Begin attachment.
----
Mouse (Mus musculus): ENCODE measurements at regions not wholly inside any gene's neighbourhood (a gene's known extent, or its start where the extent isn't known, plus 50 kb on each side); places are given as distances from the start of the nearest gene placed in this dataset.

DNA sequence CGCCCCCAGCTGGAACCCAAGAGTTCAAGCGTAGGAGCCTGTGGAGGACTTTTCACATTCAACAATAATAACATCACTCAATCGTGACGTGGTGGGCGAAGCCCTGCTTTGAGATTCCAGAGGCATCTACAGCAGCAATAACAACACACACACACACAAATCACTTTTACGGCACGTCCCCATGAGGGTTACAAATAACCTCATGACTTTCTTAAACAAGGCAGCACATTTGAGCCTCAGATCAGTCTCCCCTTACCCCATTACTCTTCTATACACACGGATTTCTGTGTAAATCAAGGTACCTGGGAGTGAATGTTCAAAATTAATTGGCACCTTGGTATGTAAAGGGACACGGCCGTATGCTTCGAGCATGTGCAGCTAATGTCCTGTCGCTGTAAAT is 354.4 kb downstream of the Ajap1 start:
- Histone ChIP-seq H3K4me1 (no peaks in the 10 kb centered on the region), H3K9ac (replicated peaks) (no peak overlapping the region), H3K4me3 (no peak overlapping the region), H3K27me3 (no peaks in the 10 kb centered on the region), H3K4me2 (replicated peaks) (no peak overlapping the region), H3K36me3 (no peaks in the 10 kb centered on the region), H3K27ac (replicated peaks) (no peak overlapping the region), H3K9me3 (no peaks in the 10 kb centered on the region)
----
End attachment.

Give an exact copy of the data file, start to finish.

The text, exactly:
Mouse (Mus musculus): ENCODE measurements at regions not wholly inside any gene's neighbourhood (a gene's known extent, or its start where the extent isn't known, plus 50 kb on each side); places are given as distances from the start of the nearest gene placed in this dataset.

DNA sequence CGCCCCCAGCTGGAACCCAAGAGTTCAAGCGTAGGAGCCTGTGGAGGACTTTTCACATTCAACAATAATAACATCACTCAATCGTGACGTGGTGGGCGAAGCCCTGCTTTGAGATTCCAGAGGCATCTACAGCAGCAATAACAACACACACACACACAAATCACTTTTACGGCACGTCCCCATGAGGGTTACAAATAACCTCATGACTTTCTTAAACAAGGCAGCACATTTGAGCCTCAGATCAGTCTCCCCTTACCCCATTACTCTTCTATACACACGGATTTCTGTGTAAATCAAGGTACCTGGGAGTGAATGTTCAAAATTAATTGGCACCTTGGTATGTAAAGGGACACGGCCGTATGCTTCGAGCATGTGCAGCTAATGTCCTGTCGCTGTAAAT is 354.4 kb downstream of the Ajap1 start:
- Histone ChIP-seq H3K4me1 (no peaks in the 10 kb centered on the region), H3K9ac (replicated peaks) (no peak overlapping the region), H3K4me3 (no peak overlapping the region), H3K27me3 (no peaks in the 10 kb centered on the region), H3K4me2 (replicated peaks) (no peak overlapping the region), H3K36me3 (no peaks in the 10 kb centered on the region), H3K27ac (replicated peaks) (no peak overlapping the region), H3K9me3 (no peaks in the 10 kb centered on the region)